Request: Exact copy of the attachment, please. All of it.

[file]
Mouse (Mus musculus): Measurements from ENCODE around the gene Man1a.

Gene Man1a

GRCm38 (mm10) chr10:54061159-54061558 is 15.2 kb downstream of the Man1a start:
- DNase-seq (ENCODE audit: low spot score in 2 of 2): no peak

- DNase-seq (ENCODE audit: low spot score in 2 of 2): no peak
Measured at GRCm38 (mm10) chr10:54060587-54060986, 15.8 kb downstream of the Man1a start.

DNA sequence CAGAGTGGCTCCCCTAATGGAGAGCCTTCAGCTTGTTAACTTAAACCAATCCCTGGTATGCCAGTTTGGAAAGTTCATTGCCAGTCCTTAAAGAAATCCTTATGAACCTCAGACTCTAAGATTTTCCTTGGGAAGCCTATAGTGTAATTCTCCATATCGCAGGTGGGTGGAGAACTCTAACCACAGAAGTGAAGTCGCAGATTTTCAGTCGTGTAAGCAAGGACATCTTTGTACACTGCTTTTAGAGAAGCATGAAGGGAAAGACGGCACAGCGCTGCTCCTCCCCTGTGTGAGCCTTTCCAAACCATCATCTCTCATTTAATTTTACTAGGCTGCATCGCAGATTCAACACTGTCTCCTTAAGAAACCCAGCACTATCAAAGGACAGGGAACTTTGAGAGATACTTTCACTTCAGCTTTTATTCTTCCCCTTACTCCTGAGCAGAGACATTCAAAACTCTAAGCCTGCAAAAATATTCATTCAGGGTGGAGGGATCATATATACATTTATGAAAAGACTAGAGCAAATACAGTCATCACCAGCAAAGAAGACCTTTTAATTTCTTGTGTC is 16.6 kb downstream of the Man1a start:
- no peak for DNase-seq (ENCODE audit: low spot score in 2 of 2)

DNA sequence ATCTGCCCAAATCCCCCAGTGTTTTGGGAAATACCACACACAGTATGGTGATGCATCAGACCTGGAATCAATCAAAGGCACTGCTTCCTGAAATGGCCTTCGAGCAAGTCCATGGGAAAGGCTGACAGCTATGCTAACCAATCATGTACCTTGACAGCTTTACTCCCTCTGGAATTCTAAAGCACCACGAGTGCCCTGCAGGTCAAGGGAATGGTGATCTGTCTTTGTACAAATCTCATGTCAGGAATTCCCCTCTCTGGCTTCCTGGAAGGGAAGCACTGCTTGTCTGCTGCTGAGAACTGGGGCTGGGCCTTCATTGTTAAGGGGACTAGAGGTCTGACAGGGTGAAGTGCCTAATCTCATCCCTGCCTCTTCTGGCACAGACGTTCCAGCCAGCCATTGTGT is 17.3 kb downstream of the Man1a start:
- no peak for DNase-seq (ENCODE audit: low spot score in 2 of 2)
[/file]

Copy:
Mouse (Mus musculus): Measurements from ENCODE around the gene Man1a.

Gene Man1a

GRCm38 (mm10) chr10:54061159-54061558 is 15.2 kb downstream of the Man1a start:
- DNase-seq (ENCODE audit: low spot score in 2 of 2): no peak

- DNase-seq (ENCODE audit: low spot score in 2 of 2): no peak
Measured at GRCm38 (mm10) chr10:54060587-54060986, 15.8 kb downstream of the Man1a start.

DNA sequence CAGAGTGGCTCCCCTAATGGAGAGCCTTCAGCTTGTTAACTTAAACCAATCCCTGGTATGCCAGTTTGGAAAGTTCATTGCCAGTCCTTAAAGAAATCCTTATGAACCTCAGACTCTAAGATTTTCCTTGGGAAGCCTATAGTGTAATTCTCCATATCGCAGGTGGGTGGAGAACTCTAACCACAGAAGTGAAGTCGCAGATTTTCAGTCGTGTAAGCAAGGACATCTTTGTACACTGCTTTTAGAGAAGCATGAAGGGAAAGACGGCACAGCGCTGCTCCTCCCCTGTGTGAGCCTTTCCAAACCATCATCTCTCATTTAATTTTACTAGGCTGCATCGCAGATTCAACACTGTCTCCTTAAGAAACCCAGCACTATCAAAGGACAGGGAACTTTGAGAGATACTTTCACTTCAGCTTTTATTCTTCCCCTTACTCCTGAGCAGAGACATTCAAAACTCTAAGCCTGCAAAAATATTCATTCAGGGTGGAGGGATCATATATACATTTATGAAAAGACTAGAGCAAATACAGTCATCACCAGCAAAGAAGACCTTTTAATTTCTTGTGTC is 16.6 kb downstream of the Man1a start:
- no peak for DNase-seq (ENCODE audit: low spot score in 2 of 2)

DNA sequence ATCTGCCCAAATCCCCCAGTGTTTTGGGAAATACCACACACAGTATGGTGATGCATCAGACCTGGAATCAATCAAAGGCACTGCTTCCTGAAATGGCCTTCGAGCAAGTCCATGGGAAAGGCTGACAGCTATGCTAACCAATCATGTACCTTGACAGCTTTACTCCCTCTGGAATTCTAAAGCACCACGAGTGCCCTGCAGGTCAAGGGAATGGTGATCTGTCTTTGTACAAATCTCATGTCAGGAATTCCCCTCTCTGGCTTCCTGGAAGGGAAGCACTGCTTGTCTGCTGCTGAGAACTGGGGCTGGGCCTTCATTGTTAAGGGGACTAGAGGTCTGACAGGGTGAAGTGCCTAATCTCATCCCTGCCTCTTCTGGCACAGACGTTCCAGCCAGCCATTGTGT is 17.3 kb downstream of the Man1a start:
- no peak for DNase-seq (ENCODE audit: low spot score in 2 of 2)